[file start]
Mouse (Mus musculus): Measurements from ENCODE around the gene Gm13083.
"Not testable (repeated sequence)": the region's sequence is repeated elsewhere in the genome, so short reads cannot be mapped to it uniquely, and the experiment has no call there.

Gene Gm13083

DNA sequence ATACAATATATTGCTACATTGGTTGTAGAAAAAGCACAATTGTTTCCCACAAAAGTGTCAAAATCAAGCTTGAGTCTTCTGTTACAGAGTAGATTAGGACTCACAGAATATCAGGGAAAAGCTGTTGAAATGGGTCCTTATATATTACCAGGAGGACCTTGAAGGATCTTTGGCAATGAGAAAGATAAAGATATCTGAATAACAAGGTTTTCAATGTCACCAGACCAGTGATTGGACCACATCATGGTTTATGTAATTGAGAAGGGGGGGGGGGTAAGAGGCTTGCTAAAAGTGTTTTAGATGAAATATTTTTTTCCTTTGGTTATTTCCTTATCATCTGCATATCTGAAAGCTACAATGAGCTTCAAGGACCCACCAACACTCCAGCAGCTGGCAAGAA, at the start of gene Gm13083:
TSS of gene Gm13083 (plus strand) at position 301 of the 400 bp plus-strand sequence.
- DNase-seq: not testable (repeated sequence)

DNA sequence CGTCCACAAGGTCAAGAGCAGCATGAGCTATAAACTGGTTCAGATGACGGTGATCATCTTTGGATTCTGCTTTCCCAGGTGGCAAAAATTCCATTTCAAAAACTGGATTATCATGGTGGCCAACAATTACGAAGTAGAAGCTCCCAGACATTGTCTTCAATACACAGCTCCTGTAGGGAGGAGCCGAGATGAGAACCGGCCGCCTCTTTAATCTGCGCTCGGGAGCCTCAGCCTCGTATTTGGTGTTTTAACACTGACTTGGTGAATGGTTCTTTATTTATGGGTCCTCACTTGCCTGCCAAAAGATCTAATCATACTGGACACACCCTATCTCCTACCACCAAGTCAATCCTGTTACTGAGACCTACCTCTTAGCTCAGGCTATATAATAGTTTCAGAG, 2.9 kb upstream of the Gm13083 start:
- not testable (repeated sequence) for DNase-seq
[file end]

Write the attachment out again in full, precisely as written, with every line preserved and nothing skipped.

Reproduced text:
Mouse (Mus musculus): Measurements from ENCODE around the gene Gm13083.
"Not testable (repeated sequence)": the region's sequence is repeated elsewhere in the genome, so short reads cannot be mapped to it uniquely, and the experiment has no call there.

Gene Gm13083

DNA sequence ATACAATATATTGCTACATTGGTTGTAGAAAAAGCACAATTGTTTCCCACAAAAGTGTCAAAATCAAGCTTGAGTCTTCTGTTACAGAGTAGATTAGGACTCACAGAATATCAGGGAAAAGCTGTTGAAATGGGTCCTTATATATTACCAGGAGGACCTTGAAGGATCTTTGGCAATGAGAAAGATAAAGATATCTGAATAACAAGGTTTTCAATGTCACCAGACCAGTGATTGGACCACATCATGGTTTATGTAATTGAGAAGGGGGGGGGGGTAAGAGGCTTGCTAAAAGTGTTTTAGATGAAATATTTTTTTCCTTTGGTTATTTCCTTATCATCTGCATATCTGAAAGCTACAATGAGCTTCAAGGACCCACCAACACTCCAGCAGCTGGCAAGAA, at the start of gene Gm13083:
TSS of gene Gm13083 (plus strand) at position 301 of the 400 bp plus-strand sequence.
- DNase-seq: not testable (repeated sequence)

DNA sequence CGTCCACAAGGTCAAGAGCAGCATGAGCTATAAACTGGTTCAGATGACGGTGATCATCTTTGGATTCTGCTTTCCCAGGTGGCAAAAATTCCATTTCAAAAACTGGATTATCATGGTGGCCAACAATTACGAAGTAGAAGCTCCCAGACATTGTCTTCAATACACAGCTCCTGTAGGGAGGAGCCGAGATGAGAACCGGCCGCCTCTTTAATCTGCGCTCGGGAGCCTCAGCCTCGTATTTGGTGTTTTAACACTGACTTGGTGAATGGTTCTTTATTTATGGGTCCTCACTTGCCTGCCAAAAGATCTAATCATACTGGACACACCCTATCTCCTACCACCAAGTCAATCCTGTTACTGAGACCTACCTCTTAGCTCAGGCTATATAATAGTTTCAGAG, 2.9 kb upstream of the Gm13083 start:
- not testable (repeated sequence) for DNase-seq